This burial mound forms part of the group of three tumuli located at the northern edge of the cemetery. According to the data obtained by archaeologists, the base of the earthen structure was originally designed on a quadrangular plan with rounded corners and slightly convex sides, its diameter being about 6 and 6.5 metres on the east-west and north-south axis respectively. A relatively large pit was found next to the northern slope of the burial mound, its depth being about 40 centimetres. The burial mound contained a number of cremation urn graves along with the fragments of auxiliary vessels; the exact number of burials cannot be determined due to the fact that the artefacts have been spread all across the mound.

Tumulus no. 8 (no. 35 according to the site numbering scheme)

Located in an isolated spot in the southern part of the burial ground. According to researchers, the earthen structure of the mound was originally shaped as a slightly deformed rectangle with convex sides and strongly rounded corners. The dimensions of the base of the earthen structure were 7.5 metres along the north-south axis and 6.5 metres along the east-west axis. Along a large section of its circumference, the burial mound was surrounded by a broad (2-3 metres), horseshoe-shaped pit with the depth of 60-70 centimetres. The burial mound contained a single cremation urn grave along with what is believed to have been the remains of two accompanying vessels.

Accessible historic site.

compiled by Ewa Prusicka, Regional Branch of the National Heritage Board of Poland in Lublin, 02-04-2015.

Bibliography

  • Drewko M., Sprawozdanie z działalności Państwowego Urzędu Konserwatorskiego na Okręg Lubelski, “Wiadomości Archeologiczne”, 1921, vol. 6, p. 183.
  • Drewko M., Sprawozdanie z działalności Państwowego Konserwatora Zabytków Przedhistorycznych na Okręg Lubelski za rok 1922, “Wiadomości Archeologiczne”, 1923, vol. 8, pp. 100-10.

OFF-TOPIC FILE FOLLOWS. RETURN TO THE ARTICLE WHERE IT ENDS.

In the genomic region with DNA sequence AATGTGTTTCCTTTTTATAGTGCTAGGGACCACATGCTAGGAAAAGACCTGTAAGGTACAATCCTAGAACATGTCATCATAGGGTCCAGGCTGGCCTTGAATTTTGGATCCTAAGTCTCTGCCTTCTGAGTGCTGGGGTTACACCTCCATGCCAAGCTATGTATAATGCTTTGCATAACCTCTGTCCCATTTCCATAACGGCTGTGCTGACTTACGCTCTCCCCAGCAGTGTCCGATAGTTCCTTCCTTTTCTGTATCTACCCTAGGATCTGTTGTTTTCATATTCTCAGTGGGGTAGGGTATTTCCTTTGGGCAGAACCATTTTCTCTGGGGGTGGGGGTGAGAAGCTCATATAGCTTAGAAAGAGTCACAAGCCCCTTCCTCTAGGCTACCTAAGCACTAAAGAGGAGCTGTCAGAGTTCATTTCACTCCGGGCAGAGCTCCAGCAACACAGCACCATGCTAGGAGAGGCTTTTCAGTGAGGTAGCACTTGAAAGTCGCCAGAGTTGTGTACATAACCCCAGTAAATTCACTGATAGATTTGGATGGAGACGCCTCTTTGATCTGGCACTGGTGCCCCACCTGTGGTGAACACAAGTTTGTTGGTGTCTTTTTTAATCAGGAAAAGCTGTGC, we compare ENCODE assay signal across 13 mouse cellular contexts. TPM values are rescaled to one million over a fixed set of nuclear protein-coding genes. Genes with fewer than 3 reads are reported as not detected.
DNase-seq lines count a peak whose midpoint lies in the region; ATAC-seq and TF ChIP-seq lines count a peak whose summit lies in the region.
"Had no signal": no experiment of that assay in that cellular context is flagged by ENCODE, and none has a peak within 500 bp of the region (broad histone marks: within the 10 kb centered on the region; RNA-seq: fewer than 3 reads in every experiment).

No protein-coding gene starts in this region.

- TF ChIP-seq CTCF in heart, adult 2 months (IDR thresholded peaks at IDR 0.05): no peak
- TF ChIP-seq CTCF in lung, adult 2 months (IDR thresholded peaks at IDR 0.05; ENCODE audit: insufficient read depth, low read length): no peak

• Drewko M., Sprawozdanie Państwowego Konserwatora Zabytków Przedhistorycznych Okręgu Lubelskiego za rok 1923, “Wiadomości Archeologiczne”, 1925, vol. 9, issue 3-4, p. 354.
  • Nosek S., Materiały do badań nad historią starożytną i wczesnośredniowieczną międzyrzecza Wisły i Bugu, “Annales UMCS, vol. VI, sec. F, 1951(1957), p. 380.
  • Gajewski L., Kutyłowski A., Mokre, gm. Zamość, woj. zamojskie, “Sprawozdania z badań terenowych Zakładu Archeologii UMCS i Archeologicznego Ośrodka Badawczo-Konserwatorskiego w Lublinie w 1981 r.”, 1981, pp. 13-14.
  • Gajewski L., Kutyłowski A., Mokre, gm. Zamość, woj. zamojskie, “Sprawozdania z badań terenowych Zakładu Archeologii UMCS i Archeologicznego Ośrodka Badawczo-Konserwatorskiego w Lublinie w 1982 r.”, 1982, pp. 14-15.
  • Gajewski L., Kutyłowski A., Mokre, gm. Zamość, woj. zamojskie, “Sprawozdania z badań terenowych Zakładu Archeologii UMCS i Archeologicznego Ośrodka Badawczo-Konserwatorskiego w Lublinie w 1983 r.”, 1983, pp. 22-23.
  • Koman W., Badania ratownicze na wczesnośredniowiecznym cmentarzysku kurhanowym w Mokrem, stan. 1, gm. Zamość w latach 1981-1987, “Prace i Materiały Zamojskie”, vol. III, 1991, pp. 144-179.
  • Prusicka-Kołcon E., Wczesnośredniowieczne cmentarzyska kurhanowe w Lipsku Polesiu i Mokrem, “Zamojski Kwartalnik Kulturalny”, 2008, No. 3, pp. 14-18.

General information

  • Type: Barrow
  • Chronology: VIII - IX w.
  • Form of protection: register of monuments
  • Address: Mokre
  • Location: Voivodeship lubelskie, district zamojski, commune Zamość
  • Source: National Heritage Board of Poland